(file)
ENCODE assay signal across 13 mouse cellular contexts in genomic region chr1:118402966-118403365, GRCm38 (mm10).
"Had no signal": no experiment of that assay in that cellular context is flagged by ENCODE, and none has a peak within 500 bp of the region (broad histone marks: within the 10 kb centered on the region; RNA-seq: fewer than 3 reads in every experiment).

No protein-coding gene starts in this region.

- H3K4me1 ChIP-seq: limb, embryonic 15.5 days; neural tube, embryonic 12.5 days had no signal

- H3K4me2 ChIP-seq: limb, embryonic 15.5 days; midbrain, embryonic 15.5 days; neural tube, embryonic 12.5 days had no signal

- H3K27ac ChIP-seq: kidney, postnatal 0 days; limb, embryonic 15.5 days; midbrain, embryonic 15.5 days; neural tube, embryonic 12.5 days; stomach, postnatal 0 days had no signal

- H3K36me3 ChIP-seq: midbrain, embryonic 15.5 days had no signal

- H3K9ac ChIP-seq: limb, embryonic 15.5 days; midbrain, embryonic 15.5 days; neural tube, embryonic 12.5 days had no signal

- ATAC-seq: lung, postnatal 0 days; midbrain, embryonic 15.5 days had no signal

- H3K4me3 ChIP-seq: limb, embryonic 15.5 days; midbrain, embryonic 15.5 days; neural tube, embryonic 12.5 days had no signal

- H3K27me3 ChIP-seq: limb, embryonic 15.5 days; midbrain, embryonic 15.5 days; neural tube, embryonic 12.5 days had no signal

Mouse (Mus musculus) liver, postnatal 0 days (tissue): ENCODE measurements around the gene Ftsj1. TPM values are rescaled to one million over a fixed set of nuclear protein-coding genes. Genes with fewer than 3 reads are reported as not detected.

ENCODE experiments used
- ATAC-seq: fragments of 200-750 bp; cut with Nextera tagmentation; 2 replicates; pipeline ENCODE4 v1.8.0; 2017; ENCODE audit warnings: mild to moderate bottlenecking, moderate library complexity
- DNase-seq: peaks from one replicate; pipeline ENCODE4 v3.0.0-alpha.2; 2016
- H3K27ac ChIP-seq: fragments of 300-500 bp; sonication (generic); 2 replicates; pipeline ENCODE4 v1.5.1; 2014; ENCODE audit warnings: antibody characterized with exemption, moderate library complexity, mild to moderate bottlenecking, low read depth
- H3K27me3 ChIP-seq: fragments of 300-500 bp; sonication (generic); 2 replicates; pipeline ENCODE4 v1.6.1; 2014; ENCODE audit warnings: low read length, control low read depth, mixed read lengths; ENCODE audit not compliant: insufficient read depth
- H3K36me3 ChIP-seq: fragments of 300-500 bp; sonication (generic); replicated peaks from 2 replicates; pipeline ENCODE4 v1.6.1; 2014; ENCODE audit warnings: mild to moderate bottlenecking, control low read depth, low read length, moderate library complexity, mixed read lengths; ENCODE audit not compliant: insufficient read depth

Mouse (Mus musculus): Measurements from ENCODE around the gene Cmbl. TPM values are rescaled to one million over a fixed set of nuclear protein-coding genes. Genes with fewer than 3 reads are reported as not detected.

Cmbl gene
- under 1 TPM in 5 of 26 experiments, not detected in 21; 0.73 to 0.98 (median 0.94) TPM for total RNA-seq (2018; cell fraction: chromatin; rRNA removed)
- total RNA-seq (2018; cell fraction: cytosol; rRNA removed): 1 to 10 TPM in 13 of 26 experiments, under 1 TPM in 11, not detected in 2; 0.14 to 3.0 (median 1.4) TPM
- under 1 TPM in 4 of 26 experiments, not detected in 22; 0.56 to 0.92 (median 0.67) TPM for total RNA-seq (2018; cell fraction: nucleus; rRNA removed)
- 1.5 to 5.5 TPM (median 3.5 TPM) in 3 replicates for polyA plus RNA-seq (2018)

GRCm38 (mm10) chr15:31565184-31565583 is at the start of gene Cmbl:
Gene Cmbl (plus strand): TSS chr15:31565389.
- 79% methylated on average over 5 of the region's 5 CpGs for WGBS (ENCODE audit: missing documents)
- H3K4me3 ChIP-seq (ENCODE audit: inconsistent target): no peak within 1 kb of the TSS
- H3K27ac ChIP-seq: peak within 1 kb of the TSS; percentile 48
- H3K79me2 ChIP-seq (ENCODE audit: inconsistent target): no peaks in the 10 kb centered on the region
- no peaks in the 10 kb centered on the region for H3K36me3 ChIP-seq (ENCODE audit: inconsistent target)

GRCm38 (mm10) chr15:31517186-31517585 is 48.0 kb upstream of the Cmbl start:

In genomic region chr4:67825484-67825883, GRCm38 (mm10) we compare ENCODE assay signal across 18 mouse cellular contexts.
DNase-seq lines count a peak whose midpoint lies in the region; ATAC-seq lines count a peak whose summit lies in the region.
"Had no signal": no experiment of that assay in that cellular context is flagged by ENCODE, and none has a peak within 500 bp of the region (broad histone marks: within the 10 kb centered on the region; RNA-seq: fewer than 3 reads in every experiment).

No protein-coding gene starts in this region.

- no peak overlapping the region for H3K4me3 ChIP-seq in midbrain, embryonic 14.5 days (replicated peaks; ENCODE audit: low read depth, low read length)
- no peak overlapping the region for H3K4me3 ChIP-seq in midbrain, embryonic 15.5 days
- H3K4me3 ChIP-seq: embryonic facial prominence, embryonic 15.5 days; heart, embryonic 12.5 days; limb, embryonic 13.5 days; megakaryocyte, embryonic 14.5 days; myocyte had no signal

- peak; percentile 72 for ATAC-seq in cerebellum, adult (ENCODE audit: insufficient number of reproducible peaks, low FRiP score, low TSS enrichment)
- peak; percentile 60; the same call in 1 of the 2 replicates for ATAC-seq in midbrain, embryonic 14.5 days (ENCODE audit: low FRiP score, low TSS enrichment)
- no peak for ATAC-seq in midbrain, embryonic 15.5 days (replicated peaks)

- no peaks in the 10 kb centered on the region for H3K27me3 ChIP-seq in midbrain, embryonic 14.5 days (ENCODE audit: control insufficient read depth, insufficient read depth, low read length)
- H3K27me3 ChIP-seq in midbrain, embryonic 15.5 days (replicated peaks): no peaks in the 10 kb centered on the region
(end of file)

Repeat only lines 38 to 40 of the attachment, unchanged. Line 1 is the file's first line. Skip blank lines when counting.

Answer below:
- no peak overlapping the region for H3K4me3 ChIP-seq in midbrain, embryonic 15.5 days
- H3K4me3 ChIP-seq: embryonic facial prominence, embryonic 15.5 days; heart, embryonic 12.5 days; limb, embryonic 13.5 days; megakaryocyte, embryonic 14.5 days; myocyte had no signal

- peak; percentile 72 for ATAC-seq in cerebellum, adult (ENCODE audit: insufficient number of reproducible peaks, low FRiP score, low TSS enrichment)